2725 Banny Jones Ave W. Columbia, SC 29170 [email protected] 803-799-1970
Our Story
1967

Mary L. Duffie was asked to provide daycare to three children with intellectual disabilities in the basement of a local church. As parents in the greater Columbia area learned of Mrs. Duffie’s efforts, the small daycare center grew rapidly and began to serve adults as well as children. Mary L. Duffie was now providing families with new hope for the future.

With assistance from Arthur St. Julian Simons II, grandson of Dr. James Woods Babcock, Mrs. Duffie’s “Wee Care Center” moved into the former Waverly Sanitarium. The Babcock Center launched South Carolina’s first community residential services for adults with intellectual disabilities after receiving funding to construct homes in local neighborhoods.

1969
1970

Mrs. Duffie discovered a married couple with disabilities living in a chicken coop. She secured housing for them and this event would influence the work of Babcock Center for many years.

The Babcock Center became the first private community organization to receive funding from the SC Department of Mental Retardation. Mrs. Duffie immediately began working to meet housing needs of people with disabilities who were homeless or could no longer remain with their natural families.

1971
1975

The Richland/Lexington Mental Retardation Board was formed to centralize support for families of people with disabilities in the greater Columbia area.

Mrs. Duffie helped found the South Carolina Human Service Providers Association to support the agencies and professionals who serve people with autism, intellectual disabilities, head injuries, spinal cord injuries or related disabilities. Their founding philosophy is to ensure that those living with disabilities and their family members have a voice and a choice when it comes to their care.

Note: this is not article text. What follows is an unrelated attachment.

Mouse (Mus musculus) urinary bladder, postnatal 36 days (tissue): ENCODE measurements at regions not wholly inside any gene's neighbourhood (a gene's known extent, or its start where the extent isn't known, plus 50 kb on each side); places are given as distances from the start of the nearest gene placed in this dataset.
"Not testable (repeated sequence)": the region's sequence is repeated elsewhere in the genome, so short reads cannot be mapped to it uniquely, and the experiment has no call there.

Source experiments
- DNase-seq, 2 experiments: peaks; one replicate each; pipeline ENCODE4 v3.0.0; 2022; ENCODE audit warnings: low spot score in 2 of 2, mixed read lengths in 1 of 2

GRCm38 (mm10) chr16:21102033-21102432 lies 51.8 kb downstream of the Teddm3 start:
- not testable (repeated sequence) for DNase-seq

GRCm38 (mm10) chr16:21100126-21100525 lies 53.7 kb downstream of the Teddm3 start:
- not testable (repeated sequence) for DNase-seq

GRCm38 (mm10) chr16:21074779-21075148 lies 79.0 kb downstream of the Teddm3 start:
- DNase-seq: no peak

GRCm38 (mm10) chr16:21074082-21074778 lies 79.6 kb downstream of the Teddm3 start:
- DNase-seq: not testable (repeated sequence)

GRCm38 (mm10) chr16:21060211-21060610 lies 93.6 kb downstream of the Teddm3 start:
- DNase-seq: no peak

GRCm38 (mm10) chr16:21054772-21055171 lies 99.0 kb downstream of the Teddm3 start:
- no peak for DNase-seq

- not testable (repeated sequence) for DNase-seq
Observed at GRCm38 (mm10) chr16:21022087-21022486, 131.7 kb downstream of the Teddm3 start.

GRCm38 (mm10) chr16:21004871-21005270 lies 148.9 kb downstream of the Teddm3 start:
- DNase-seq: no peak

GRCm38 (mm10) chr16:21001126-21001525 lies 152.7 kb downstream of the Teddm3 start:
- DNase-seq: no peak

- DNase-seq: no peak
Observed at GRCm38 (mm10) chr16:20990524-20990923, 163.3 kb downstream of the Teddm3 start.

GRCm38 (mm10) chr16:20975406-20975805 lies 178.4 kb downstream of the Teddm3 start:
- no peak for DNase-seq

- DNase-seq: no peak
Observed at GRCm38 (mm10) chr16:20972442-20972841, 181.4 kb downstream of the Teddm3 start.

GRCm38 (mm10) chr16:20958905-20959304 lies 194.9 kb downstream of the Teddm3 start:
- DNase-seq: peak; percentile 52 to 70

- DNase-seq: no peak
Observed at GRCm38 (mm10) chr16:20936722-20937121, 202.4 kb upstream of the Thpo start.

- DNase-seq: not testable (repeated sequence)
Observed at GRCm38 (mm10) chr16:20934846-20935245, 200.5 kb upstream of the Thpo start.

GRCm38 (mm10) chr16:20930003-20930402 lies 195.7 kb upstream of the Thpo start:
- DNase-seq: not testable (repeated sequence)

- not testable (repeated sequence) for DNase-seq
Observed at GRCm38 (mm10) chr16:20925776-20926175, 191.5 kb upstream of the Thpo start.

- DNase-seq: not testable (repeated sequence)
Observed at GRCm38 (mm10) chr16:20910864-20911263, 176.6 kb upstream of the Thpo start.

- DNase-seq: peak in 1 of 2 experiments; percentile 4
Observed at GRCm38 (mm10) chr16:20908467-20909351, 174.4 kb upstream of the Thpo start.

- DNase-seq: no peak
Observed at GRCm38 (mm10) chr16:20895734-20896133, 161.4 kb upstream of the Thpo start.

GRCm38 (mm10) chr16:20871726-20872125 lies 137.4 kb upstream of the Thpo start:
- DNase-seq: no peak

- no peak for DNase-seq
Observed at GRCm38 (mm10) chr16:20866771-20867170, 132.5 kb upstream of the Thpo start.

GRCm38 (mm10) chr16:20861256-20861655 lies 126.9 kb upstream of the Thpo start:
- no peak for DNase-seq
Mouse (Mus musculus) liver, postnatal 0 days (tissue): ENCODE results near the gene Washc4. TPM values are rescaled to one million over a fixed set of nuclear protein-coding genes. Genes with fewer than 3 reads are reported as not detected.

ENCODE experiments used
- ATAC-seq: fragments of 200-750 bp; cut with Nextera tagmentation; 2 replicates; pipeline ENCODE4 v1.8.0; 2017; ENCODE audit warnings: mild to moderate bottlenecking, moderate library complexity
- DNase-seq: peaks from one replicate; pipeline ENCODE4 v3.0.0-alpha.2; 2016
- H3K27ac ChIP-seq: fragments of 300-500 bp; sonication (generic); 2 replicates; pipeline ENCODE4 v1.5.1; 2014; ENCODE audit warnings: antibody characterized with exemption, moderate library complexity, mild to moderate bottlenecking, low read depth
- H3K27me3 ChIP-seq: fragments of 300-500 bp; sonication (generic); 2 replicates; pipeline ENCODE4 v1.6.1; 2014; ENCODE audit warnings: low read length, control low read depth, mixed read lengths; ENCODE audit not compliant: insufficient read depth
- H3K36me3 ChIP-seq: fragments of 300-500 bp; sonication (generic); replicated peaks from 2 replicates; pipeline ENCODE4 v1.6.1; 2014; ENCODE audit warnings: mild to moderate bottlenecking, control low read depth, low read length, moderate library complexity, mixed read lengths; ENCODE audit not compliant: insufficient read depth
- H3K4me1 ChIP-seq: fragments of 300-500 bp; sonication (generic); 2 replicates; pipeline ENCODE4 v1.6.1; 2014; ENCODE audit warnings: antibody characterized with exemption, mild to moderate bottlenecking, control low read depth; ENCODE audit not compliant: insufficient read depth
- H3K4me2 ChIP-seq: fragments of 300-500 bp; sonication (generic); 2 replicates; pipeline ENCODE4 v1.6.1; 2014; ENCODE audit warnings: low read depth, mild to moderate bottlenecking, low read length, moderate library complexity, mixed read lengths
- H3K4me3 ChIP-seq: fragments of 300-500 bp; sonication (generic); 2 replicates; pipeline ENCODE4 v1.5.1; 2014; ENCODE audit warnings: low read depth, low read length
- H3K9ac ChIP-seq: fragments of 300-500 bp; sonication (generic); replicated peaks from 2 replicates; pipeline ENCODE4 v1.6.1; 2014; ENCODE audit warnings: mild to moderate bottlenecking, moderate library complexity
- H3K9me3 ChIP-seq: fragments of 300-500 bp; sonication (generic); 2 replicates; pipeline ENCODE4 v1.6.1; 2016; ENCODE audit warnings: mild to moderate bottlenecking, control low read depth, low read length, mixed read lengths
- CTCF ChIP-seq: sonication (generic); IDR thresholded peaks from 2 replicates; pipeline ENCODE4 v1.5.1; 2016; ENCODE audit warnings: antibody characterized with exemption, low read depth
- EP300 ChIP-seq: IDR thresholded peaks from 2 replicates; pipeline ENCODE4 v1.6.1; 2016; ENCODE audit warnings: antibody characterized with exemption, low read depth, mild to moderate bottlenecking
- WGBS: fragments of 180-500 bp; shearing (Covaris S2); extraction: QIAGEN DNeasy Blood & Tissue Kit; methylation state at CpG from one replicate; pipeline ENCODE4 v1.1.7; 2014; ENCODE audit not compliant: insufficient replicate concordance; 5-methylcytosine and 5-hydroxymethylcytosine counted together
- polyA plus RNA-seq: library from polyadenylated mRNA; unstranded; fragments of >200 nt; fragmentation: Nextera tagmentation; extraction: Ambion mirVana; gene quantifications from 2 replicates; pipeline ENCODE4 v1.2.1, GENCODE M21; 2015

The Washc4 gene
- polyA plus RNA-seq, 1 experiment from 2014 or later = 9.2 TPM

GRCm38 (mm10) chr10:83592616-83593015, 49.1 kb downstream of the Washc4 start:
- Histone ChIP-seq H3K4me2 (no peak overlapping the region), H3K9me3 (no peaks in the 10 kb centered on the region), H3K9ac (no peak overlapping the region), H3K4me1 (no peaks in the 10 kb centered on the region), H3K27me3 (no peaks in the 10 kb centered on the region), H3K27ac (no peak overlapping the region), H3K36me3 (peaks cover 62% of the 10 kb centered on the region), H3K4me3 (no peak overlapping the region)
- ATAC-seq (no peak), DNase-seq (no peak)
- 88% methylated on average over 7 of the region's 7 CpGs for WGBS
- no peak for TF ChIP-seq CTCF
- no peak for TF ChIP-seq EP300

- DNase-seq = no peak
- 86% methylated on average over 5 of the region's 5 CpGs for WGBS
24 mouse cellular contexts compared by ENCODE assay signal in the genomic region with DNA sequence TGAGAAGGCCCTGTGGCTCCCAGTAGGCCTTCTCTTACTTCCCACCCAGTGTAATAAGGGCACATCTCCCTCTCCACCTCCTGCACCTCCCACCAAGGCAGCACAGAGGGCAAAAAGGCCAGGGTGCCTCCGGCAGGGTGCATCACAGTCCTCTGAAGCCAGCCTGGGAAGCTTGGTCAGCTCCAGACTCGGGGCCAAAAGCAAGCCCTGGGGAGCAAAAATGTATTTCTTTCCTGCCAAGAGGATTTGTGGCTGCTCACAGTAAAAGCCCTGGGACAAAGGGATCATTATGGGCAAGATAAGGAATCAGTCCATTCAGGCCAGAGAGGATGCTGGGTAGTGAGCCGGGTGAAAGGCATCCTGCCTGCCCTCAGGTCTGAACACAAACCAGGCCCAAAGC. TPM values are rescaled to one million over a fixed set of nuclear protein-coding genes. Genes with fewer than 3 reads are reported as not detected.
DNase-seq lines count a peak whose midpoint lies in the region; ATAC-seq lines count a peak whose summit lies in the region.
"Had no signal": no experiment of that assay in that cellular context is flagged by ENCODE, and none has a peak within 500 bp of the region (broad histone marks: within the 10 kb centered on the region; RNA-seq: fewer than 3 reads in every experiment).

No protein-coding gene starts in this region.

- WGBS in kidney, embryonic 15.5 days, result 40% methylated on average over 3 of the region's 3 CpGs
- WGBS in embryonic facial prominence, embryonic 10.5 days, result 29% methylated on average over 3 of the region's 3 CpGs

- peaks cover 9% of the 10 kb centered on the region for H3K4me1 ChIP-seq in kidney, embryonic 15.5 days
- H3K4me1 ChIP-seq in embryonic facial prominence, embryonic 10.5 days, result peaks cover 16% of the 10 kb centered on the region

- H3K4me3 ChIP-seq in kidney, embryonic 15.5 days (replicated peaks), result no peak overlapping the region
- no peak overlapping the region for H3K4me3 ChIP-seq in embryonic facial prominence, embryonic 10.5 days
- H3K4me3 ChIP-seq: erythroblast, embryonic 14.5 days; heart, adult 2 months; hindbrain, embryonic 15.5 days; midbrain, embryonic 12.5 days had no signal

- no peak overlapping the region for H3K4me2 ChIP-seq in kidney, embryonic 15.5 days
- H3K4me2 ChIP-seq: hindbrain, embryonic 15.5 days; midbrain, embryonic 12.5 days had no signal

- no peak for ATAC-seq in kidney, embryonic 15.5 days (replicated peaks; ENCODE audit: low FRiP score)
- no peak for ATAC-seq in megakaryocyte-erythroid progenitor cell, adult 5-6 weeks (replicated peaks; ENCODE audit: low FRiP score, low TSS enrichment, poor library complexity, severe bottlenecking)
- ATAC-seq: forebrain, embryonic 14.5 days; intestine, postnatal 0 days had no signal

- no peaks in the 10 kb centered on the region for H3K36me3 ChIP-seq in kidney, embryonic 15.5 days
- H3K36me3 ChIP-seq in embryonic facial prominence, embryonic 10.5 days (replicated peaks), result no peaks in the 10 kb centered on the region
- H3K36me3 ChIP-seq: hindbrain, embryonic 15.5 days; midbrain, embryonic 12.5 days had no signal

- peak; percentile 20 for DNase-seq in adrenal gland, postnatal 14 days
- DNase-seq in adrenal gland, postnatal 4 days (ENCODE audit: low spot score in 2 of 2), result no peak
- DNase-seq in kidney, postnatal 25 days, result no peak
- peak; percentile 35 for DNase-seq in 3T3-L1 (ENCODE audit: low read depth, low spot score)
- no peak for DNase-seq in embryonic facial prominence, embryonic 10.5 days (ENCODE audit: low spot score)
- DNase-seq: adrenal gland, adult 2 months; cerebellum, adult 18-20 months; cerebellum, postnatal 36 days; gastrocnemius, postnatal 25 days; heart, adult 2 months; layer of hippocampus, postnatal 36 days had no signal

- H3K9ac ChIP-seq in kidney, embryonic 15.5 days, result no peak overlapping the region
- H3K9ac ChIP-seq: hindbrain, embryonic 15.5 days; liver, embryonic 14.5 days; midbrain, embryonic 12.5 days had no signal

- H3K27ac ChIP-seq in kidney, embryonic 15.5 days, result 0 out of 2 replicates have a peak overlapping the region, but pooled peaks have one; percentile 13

1978
1988

The Babcock Center Foundation was established to further support the Babcock Center’s mission by sponsoring special events, fundraising and volunteer opportunities.

Mrs. Duffie retired as President and CEO of Babcock Center, Inc., and Executive Director of the Richland/Lexington Mental Retardation Board. She began serving as Executive Director of the Babcock Center Foundation on a full-time basis. Robert L. Bartles became President and CEO of the Babcock Center and the agency continued to make progress in improving vocational and residential services for people with intellectual disabilities.

1991
1993

A new agency – the South Carolina Department of Disabilities and Special Needs (SCDDSN) – was formed to give people with lifelong disabilities a voice at the highest level of state government.

Risley E. Linder Sr. became President and CEO of Babcock Center. The agency broadened its mission to provide services to people with autism, head injuries, spinal cord injuries and similar disabilities, intellectual disabilities and related disabilities. In keeping with its broader mission, Babcock Center became the first nonprofit community organization in South Carolina to serve people with severe head injuries or spinal cord injuries through a contract with DDSN.

1994
2002

Dr. Judy Johnson became Babcock Center’s President and CEO. With Dr. Johnson’s leadership, Babcock Center established Job Coaching and a Family Council to ensure quality standards of support and to make recommendations from a family perspective.

Through the support of the Babcock Center, nearly 5,000 adults with disabilities throughout South Carolina receive vocational training on a daily basis, and over 800 adults with autism, cognitive disabilities, head injuries, spinal cord injuries or related disabilities are employed in the marketplace and earn competitive wages. We are the largest private provider of community services for people with severe lifelong disabilities in South Carolina.

Today